Margaret Shipp, MD, chief, Division of Hematologic Neoplasia at Dana-Farber Cancer Institute and a coauthor of the nivolumab study, offered 2 possible explanations for the high response rate in HL patients: “Hodgkin lymphoma is unusual among cancers in that it consists of a small number of tumor cells in a sea of inflammatory cells and immune system cells, including T cells that don’t work very effectively. Activating those T cells may create a very strong response to a relatively small number of cancer cells. Another related possibility is the genetic trait that causes HL cells to produce an abundance of PD-L1 and PD-L2 ligands makes the tumor particularly vulnerable to PD-1 blockade.”10

1National Cancer Institute. Lymphoma. Accessed March 18, 2015.
2SEER Stat Fact Sheets: Hodgkin Lymphoma. Accessed March 18, 2015.
3Illidge T. XVII. Radiotherapy in early stage Hodgkin lymphoma. Hematol Oncol. 2013;31(suppl 1):92-95.
4Creelan BC. Update on immune checkpoint inhibitors in lung cancer. Cancer Control. 2014;21(1):80-89.
5Wherry EJ. T cell exhaustion. Nat Immunol. 2011;12(6):492-499.
6Armand P, Ansell SM, Lesokhin AM, et al. Nivolumab in patients with relapsed or refractory Hodgkin lymphoma—preliminary safety, efficacy and biomarker results of a phase I study. Presented at 56th American Society of Hematology Annual Meeting and Exposition; December 6-9, 2014; San Francisco, California. Abstract 289. Accessed March 18, 2015.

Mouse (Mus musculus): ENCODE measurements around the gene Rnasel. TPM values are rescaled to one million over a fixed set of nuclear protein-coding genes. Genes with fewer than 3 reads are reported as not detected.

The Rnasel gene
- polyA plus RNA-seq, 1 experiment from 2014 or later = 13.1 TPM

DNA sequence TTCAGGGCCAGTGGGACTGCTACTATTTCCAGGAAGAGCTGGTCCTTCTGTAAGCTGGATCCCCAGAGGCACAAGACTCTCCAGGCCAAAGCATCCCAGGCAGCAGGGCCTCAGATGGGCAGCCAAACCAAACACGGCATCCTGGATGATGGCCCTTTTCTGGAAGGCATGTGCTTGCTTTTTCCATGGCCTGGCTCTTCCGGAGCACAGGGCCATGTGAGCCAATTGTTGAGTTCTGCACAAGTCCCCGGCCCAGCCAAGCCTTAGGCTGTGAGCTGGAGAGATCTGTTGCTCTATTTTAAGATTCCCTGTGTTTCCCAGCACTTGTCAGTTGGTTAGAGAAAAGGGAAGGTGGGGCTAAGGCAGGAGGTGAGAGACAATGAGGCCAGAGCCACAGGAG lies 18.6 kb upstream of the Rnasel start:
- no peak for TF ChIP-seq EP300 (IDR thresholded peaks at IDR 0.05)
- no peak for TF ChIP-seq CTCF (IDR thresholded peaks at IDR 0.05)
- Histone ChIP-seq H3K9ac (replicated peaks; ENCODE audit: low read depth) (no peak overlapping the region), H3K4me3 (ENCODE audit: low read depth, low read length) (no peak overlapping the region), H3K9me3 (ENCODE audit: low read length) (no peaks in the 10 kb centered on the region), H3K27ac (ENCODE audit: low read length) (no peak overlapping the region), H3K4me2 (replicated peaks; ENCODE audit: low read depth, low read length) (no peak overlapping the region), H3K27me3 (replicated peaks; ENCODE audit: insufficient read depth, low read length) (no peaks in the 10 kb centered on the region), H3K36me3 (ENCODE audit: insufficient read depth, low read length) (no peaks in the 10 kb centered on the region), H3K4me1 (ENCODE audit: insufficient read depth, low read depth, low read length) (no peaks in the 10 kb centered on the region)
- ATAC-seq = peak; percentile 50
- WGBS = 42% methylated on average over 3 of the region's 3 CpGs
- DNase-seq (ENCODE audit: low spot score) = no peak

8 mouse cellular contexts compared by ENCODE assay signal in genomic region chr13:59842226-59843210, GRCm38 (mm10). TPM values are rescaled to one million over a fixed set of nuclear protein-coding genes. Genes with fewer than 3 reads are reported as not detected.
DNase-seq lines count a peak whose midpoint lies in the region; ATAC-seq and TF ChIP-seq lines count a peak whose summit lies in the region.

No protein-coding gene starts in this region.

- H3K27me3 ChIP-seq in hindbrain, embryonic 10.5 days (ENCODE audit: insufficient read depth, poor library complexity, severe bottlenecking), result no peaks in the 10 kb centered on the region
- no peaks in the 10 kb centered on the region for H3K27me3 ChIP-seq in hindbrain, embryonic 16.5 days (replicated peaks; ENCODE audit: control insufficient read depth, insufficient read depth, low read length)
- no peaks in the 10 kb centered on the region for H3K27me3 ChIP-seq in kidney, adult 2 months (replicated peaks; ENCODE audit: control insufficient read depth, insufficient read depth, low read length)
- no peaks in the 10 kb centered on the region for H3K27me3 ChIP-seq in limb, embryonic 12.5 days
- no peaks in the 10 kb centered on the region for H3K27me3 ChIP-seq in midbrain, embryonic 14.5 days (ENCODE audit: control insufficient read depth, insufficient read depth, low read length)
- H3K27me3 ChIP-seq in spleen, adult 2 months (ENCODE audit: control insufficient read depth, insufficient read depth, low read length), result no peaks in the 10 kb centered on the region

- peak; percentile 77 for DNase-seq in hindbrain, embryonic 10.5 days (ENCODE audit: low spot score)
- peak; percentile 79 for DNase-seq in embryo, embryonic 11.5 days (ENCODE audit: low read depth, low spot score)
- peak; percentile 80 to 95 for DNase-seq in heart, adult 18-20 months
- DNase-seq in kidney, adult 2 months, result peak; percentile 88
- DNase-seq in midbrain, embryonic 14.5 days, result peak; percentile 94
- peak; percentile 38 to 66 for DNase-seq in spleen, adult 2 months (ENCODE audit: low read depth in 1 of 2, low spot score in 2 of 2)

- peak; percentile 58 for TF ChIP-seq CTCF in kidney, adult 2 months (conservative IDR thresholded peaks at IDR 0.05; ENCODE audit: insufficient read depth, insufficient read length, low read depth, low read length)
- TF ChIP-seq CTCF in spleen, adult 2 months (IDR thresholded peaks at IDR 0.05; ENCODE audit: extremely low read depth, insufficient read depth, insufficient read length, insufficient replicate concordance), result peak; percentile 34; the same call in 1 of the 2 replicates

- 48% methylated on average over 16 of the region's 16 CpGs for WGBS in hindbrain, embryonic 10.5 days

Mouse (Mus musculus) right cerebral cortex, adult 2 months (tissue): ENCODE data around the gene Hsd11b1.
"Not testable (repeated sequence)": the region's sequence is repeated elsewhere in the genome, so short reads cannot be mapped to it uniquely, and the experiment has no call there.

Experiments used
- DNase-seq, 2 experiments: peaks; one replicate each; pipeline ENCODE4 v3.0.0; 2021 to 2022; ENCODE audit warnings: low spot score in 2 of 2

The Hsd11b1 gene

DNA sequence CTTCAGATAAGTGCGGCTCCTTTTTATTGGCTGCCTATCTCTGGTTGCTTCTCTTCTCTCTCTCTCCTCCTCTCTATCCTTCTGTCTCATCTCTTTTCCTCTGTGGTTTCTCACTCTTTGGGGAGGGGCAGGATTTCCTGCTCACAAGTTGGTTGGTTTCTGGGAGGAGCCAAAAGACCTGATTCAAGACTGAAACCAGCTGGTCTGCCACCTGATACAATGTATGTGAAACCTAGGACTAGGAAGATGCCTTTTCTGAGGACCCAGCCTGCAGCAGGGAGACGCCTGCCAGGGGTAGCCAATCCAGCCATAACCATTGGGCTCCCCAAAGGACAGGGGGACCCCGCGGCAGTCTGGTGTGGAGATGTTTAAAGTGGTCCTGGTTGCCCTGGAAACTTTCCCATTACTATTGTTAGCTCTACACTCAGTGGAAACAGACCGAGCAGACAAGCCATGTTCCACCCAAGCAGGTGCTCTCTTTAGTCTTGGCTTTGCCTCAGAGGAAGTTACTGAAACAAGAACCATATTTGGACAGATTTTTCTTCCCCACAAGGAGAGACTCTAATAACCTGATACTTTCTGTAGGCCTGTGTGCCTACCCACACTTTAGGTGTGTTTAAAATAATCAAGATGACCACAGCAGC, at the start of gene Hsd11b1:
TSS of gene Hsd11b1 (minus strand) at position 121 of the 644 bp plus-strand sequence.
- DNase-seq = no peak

7Bristol-Myers Squibb. Opdivo (nivolumab) demonstrates high overall response rate of 87% for treatment of relapsed or refractory Hodgkin lymphoma. Accessed March 18, 2015.
8Moskowitz CH, et al. PD-1 Blockade with the monoclonal antibody pembrolizumab (MK-3475) in patients with classical Hodgkin lymphoma after brentuximab vedotin failure: preliminary results from a phase 1b study (KEYNOTE-013). Presented at 56th American Society of Hematology Annual Meeting and Exposition; December 6-9, 2014; San Francisco, California. Abstract 290. Accessed March 18, 2015.
9PR Newswire. Merck announces positive data investigating the use of pembrolizumab in patients with classical Hodgkin lymphoma at ASH Annual Meeting. Accessed March 18, 2015.
10Dana-Farber Cancer Institute. Immunotherapy achieves breakthrough result in patients with Hodgkin lymphoma. Accessed March 18, 2015.

Last modified: April 29, 2015

Managing HL would like to recognize and thank Merck & Co., Inc., Seattle Genetics, and Takeda Oncology for their educational support of